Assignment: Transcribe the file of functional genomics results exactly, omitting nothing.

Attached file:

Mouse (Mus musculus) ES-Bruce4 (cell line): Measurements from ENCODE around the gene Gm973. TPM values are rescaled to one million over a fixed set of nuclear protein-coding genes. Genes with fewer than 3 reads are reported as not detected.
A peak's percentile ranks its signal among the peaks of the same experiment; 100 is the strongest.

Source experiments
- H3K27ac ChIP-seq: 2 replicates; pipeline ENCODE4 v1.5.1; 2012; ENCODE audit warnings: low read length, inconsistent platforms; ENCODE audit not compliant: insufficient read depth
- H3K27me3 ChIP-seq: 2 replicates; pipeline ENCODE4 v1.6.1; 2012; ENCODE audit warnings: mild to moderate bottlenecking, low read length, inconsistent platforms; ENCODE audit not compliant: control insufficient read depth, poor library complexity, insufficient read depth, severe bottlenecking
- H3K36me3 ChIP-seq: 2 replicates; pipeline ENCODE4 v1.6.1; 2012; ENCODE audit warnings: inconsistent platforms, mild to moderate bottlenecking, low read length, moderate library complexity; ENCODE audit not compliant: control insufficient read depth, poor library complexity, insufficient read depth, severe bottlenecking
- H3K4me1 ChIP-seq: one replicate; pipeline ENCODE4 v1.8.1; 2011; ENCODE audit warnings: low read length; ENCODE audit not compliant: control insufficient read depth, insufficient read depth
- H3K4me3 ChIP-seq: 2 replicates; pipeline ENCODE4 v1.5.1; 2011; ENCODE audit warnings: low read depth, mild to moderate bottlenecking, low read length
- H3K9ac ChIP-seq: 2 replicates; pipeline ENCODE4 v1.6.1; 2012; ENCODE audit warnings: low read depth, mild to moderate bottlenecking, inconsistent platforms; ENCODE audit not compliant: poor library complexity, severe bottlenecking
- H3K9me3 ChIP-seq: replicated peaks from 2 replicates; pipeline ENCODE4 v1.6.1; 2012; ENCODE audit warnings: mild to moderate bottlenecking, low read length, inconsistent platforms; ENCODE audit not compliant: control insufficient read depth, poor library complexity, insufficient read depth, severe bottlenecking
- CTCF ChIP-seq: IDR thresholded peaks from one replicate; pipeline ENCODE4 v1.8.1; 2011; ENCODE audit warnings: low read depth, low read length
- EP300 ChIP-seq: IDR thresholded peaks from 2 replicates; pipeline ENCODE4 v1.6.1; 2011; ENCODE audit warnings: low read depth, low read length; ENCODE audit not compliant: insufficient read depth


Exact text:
Mouse (Mus musculus) ES-Bruce4 (cell line): Measurements from ENCODE around the gene Gm973. TPM values are rescaled to one million over a fixed set of nuclear protein-coding genes. Genes with fewer than 3 reads are reported as not detected.
A peak's percentile ranks its signal among the peaks of the same experiment; 100 is the strongest.

Source experiments
- H3K27ac ChIP-seq: 2 replicates; pipeline ENCODE4 v1.5.1; 2012; ENCODE audit warnings: low read length, inconsistent platforms; ENCODE audit not compliant: insufficient read depth
- H3K27me3 ChIP-seq: 2 replicates; pipeline ENCODE4 v1.6.1; 2012; ENCODE audit warnings: mild to moderate bottlenecking, low read length, inconsistent platforms; ENCODE audit not compliant: control insufficient read depth, poor library complexity, insufficient read depth, severe bottlenecking
- H3K36me3 ChIP-seq: 2 replicates; pipeline ENCODE4 v1.6.1; 2012; ENCODE audit warnings: inconsistent platforms, mild to moderate bottlenecking, low read length, moderate library complexity; ENCODE audit not compliant: control insufficient read depth, poor library complexity, insufficient read depth, severe bottlenecking
- H3K4me1 ChIP-seq: one replicate; pipeline ENCODE4 v1.8.1; 2011; ENCODE audit warnings: low read length; ENCODE audit not compliant: control insufficient read depth, insufficient read depth
- H3K4me3 ChIP-seq: 2 replicates; pipeline ENCODE4 v1.5.1; 2011; ENCODE audit warnings: low read depth, mild to moderate bottlenecking, low read length
- H3K9ac ChIP-seq: 2 replicates; pipeline ENCODE4 v1.6.1; 2012; ENCODE audit warnings: low read depth, mild to moderate bottlenecking, inconsistent platforms; ENCODE audit not compliant: poor library complexity, severe bottlenecking
- H3K9me3 ChIP-seq: replicated peaks from 2 replicates; pipeline ENCODE4 v1.6.1; 2012; ENCODE audit warnings: mild to moderate bottlenecking, low read length, inconsistent platforms; ENCODE audit not compliant: control insufficient read depth, poor library complexity, insufficient read depth, severe bottlenecking
- CTCF ChIP-seq: IDR thresholded peaks from one replicate; pipeline ENCODE4 v1.8.1; 2011; ENCODE audit warnings: low read depth, low read length
- EP300 ChIP-seq: IDR thresholded peaks from 2 replicates; pipeline ENCODE4 v1.6.1; 2011; ENCODE audit warnings: low read depth, low read length; ENCODE audit not compliant: insufficient read depth